Going beyond the scientific persona of the psychiatrist
10 mei 2021, door webredactie NVMG
Voor de website van de History, Health & Healing schreef Eva Andersen een Engelstalige column over het bestuderen van de geschiedenis van de psychiatrie en hoe hierbij het netwerk van relaties van de psychiater, familie en vrienden, mede van belang kan zijn bij de psychiatrische praktijk of zelfs de oprichting van psychiatrische instituten. Zij betoogt aan de hand van een voorbeeld dat deze meer persoonlijke kant van de medische en wetenschappelijke ontwikkeling vaak over het hoofd wordt gezien.
Eva Andersen is a doctoral researcher at the C2DH center of the University of Luxembourg. Her PhD project is about the distribution and evaluation of psychiatric knowledge in mid-19th and mid-20th century Europe, with a specific focus on how transnational contacts played a role in this dissimination process. She defends her thesis on May 28, 2021.
Going beyond the scientific persona of the psychiatrist by Eva Andersen
Being a historian of psychiatry, I often focus on the psychiatrist as an expert or chiefly pay attention to the scientific changes that took place. Yet, behind these psychiatrists’ professional façade, stood their family and friends. I – and probably several historians of medicine, psychiatry and science with me – often forget that they too could influence developments.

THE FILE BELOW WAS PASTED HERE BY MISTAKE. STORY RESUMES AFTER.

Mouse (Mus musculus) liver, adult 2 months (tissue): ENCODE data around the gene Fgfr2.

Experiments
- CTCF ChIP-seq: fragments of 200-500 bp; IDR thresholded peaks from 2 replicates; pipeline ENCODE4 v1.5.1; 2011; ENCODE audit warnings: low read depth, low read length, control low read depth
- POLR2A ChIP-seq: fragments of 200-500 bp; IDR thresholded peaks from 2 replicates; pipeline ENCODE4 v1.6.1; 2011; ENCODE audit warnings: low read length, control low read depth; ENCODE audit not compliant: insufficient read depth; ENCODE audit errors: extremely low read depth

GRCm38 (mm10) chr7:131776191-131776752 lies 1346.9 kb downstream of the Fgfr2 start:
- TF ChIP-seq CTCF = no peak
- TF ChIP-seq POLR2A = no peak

Accidently stumbling upon archival documents from the Italian psychiatrist Guilio Cesare Ferrari made me contemplate about the friendships psychiatrists formed with their colleagues and the role their families played during their careers as asylum physicians. To what extent did these relationships, even across borders, influence medical and psychiatric practices or shape the creation of institutions? Were these relationships defining for the cooperation forged between psychiatrists? In this column I briefly want to reflect on the possible impact and meaning of this forgotten component.
In the early 20th century, abuse in psychiatric institutions was still commonplace, creating a need for change. Mental hygiene leagues became important movements in the western world to improve mental health care. The American Clifford W. Beers, himself an ex-psychiatric patient, founded some of the earliest leagues in 1908 and 1909. In Belgium, the Ligue nationale belge d’hygiène mentale was founded in 1922 by a group of psychiatrists and physicians, Auguste Ley being one of its main actors. Two years later, an Italian branch, founded by Guilio Cesare Ferrari, would follow.
What bound the American, Belgian and Italian mental hygiene leagues together did not only consist of similar social and scientific goals. Aside from having comparable professional interests, Beers, Ley and Ferrari were also very good friends. Professional and private relationships often blended into each other, and…
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